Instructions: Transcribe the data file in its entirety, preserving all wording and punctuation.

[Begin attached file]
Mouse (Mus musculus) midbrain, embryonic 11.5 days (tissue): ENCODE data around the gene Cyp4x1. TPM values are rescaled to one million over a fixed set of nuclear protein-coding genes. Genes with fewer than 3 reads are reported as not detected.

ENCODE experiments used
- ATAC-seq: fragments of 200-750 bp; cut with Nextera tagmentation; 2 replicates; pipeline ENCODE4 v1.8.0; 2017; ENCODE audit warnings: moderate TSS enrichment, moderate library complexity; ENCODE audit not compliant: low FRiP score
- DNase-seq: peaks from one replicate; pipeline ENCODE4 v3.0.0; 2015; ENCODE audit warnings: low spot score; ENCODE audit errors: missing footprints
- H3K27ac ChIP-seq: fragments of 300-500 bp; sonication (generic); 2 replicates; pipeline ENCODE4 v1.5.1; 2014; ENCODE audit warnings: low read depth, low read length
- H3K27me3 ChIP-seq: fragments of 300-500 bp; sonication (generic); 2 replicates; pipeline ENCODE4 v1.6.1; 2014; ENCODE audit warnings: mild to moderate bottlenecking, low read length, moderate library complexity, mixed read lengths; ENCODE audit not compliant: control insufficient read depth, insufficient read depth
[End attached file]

Mouse (Mus musculus) midbrain, embryonic 11.5 days (tissue): ENCODE data around the gene Cyp4x1. TPM values are rescaled to one million over a fixed set of nuclear protein-coding genes. Genes with fewer than 3 reads are reported as not detected.

ENCODE experiments used
- ATAC-seq: fragments of 200-750 bp; cut with Nextera tagmentation; 2 replicates; pipeline ENCODE4 v1.8.0; 2017; ENCODE audit warnings: moderate TSS enrichment, moderate library complexity; ENCODE audit not compliant: low FRiP score
- DNase-seq: peaks from one replicate; pipeline ENCODE4 v3.0.0; 2015; ENCODE audit warnings: low spot score; ENCODE audit errors: missing footprints
- H3K27ac ChIP-seq: fragments of 300-500 bp; sonication (generic); 2 replicates; pipeline ENCODE4 v1.5.1; 2014; ENCODE audit warnings: low read depth, low read length
- H3K27me3 ChIP-seq: fragments of 300-500 bp; sonication (generic); 2 replicates; pipeline ENCODE4 v1.6.1; 2014; ENCODE audit warnings: mild to moderate bottlenecking, low read length, moderate library complexity, mixed read lengths; ENCODE audit not compliant: control insufficient read depth, insufficient read depth